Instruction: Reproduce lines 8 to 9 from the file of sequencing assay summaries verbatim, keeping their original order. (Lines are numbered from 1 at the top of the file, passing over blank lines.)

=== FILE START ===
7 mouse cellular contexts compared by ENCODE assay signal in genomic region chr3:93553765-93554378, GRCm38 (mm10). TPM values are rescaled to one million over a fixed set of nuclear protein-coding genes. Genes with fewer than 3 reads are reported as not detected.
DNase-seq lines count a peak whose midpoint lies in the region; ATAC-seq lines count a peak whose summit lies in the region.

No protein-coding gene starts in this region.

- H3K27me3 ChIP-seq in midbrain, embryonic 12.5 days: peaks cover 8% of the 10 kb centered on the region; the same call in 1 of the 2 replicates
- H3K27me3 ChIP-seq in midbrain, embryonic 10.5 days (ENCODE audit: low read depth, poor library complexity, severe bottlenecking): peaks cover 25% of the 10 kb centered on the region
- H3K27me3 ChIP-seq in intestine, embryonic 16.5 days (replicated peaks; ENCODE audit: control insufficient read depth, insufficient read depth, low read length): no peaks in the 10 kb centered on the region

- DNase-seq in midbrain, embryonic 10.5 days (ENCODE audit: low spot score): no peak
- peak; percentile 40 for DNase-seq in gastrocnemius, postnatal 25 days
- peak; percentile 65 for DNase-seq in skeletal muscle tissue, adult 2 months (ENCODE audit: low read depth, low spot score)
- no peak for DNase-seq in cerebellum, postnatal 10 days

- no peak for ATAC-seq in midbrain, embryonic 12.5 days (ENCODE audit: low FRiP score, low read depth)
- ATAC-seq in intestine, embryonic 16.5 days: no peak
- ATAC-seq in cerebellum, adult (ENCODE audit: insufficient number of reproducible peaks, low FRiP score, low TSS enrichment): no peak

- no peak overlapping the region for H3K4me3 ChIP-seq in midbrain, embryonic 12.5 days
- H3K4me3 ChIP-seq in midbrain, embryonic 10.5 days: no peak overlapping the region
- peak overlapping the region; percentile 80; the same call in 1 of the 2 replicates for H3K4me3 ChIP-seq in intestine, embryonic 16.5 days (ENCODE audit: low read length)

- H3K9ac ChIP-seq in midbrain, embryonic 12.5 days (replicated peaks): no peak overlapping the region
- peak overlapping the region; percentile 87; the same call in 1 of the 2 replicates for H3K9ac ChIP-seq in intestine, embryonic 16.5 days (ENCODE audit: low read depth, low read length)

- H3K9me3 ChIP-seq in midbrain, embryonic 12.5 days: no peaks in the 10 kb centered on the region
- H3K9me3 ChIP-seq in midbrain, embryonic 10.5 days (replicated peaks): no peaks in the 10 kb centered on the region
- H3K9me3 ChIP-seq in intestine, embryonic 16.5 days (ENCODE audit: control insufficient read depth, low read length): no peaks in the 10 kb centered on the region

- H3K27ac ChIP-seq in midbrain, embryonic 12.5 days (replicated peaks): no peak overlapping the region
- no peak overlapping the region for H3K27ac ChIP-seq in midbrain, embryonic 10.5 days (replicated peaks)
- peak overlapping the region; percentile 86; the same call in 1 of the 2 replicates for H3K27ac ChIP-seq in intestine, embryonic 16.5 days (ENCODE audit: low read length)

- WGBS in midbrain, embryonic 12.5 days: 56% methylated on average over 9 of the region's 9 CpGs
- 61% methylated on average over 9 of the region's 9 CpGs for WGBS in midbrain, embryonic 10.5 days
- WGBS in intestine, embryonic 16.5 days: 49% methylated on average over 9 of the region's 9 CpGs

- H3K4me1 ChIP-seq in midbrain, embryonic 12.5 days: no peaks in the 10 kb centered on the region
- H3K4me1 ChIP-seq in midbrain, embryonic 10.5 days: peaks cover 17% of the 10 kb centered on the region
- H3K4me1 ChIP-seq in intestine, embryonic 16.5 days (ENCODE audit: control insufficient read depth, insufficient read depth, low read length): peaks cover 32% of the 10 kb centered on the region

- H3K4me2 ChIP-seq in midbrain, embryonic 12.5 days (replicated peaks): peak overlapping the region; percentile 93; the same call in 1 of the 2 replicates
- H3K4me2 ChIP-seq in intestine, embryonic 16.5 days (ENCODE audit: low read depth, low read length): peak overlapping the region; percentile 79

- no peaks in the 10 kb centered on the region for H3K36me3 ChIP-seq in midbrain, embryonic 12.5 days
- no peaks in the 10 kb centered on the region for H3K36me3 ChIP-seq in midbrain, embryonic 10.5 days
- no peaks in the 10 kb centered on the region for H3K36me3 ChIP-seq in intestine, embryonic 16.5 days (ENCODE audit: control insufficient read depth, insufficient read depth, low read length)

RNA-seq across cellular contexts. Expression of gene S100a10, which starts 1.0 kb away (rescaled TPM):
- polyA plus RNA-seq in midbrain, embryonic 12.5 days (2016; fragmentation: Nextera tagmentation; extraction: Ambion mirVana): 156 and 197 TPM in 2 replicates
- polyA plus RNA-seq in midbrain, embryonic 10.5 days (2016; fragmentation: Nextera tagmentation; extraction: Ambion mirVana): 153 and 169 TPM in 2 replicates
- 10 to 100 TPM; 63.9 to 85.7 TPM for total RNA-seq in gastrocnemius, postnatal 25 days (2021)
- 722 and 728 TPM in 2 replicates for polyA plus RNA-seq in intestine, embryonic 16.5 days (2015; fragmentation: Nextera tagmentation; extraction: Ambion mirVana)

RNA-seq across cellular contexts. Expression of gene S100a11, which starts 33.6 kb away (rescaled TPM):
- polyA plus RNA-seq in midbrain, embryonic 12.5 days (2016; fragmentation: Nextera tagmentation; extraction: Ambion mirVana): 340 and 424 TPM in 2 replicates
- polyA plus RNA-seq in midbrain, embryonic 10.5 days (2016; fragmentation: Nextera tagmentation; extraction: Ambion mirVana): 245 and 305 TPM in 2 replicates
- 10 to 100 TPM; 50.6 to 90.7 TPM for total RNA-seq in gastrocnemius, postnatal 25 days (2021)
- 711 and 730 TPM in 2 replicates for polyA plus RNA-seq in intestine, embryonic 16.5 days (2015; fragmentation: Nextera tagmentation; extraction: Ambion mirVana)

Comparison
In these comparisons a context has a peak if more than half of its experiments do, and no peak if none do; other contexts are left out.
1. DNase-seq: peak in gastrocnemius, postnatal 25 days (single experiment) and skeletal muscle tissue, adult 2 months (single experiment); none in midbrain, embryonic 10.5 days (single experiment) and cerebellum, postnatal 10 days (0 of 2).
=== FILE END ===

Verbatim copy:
- peak; percentile 40 for DNase-seq in gastrocnemius, postnatal 25 days
- peak; percentile 65 for DNase-seq in skeletal muscle tissue, adult 2 months (ENCODE audit: low read depth, low spot score)